CNET: Net Neutrality Decision Boosted FCC Regulatory Authority

Just a few weeks ago, the limitations of the Federal Communications Commission’s (FCC) regulatory authority was not well defined.  However, as Marguerite Reardon explains, that all changed when the D.C. court handed down its net neutrality opinion a few weeks ago.  Now: “[T]he FCC and even local public utility commissions can . . . impose regulations on the Internet, overriding any local or state laws that may forbid such regulation.”

Essentially, too, as discussed briefly in the full post on the Court’s opinion, the Court gave the FCC a roadmap for how to enforce net neutrality and, based on a broad reading of the Court’s opinion, Reardon outlines how the FCC now has the authority to regulate broadband rates and pricing for Internet services.  “It might even give the FCC authority to insert itself into copyright disputes.”

I encourage you to take a look at Reardon’s article for yourself, but here’s how she and Harold Feld, senior vice president with non-profit agency Public Knowledge, break down why so much power in the FCC’s hands could be problematic:

 Not only should this scare broadband providers, but . . . Google, Amazon, Netflix, and any other company operating on the Internet . . . should be concerned. . . . [T]he FCC’s authority could even extent to content providers who use the Internet to distribute content.  This is exactly why Judge Laurence Silberman . . . dissented in part to the court’s ruling. . . . [H]e said the decision grants the ‘FCC virtually unlimited power to regulate the Internet.’

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Professor William Snyder

Professor William C. Snyderis a member of the faculty of the Institute for National Security and Counter-terrorism at Syracuse University after fifteen years with the United States Department of Justice.

Ryan D. White

Ryan D. WhiteRyan is currently a third year law student at Syracuse University College of Law, and is also pursuing a Master of Public Administration degree from Syracuse’s Maxwell School of Citizenship and Public Affairs. Ryan spent time with Homeland Security Investigations while pursuing his undergraduate degree at Wesleyan University, and spent his first summer of law school as clerk for the U.S. Attorney’s Office in the Western District of New York. He is a member of Syracuse Law Review, the Journal on Terrorism and Security Analysis, and participates in the Veteran’s Legal Clinic. Full biography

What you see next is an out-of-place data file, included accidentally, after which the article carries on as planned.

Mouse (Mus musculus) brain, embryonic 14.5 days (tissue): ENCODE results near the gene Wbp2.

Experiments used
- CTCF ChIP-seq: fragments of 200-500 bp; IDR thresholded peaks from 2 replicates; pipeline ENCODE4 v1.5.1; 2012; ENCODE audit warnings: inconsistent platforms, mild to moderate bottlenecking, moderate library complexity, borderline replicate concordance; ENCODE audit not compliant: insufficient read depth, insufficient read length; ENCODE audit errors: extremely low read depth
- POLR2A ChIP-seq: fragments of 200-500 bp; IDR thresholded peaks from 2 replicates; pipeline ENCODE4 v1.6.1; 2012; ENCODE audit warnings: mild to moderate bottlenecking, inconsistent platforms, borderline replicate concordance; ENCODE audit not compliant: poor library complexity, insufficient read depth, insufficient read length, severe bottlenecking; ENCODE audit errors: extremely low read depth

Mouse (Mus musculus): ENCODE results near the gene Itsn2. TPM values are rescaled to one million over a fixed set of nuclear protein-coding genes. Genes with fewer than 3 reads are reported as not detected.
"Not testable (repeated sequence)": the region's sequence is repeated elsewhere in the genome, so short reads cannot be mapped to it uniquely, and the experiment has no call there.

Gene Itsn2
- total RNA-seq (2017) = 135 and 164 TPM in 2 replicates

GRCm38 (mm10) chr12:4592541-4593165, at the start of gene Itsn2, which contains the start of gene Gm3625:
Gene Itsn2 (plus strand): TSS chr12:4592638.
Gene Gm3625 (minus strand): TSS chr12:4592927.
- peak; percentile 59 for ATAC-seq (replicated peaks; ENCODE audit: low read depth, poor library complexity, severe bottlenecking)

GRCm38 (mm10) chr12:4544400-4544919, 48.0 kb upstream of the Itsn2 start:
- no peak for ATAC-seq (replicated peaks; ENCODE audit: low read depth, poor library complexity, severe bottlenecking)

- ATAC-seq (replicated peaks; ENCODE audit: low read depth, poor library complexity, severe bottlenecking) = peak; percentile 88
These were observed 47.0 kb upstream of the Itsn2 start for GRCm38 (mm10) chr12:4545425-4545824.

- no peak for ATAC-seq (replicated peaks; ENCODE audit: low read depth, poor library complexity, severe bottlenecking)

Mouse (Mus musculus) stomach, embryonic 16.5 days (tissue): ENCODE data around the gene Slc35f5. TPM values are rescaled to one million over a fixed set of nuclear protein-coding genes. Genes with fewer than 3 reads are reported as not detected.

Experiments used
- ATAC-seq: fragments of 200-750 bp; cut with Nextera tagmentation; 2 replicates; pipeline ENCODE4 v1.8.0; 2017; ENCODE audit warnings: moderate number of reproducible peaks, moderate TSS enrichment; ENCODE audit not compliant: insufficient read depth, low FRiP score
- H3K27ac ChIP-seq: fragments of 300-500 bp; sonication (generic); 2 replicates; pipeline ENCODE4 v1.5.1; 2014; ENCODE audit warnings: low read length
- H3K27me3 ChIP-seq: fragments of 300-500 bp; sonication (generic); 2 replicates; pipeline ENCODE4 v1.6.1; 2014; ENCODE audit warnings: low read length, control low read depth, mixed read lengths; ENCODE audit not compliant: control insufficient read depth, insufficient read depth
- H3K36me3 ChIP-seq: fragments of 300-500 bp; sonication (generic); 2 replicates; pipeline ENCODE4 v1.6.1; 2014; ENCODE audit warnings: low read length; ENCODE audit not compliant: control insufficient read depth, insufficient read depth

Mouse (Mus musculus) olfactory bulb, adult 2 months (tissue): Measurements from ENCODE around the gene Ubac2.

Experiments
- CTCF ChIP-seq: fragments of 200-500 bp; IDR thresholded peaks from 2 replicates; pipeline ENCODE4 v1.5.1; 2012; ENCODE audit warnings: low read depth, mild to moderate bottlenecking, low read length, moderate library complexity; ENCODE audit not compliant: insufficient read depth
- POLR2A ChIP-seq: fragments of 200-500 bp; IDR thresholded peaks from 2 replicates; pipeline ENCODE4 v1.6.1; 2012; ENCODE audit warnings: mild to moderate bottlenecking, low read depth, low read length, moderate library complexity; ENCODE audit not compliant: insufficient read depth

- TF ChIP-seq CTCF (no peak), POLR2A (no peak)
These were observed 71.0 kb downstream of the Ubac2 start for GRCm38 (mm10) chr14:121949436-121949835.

Shelby E. Mann

Ryan D. WhiteShelby is a second year law student at the Syracuse University College of Law. She is the 2018-9 Editor in Chief of the Syracuse Law Review, as well as a member of the Journal on Terrorism and Security Analysis, and the senior editor for the Syrian Accountability Project. During her final year at the University of Missouri, she served as a full-time news producer for ABC 17 News. Shelby spent her first summer of law school at the Shelby County District Attorney General's Office in Memphis, Tenn., in the Public Corruption and Economic Crimes Unit. Full biography

Christopher w. FolkChristopher W. Folk

is a 2017 graduate of SU College of Law. A non-traditional student, Christopher returned to academia after spending nearly twenty years in the high tech industry. Christopher served in the Marine Corps, graduated from Cornell University with a B.S. In Applied Economics and Business Management, attended Northeastern University’s High-Tech MBA Program and received a M.S. In Computer Information Systems. Christopher previously worked in Software Engineering. Christopher is currently serving his second term as Town Justice for the Town of Waterloo. Christopher externed with a Cybersecurity firm in the Washington, D.C. area between his first and second year at SU College of Law. Full biography

Anna Maria Castillo

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Jennifer A. CamilloJennifer A. Camillo

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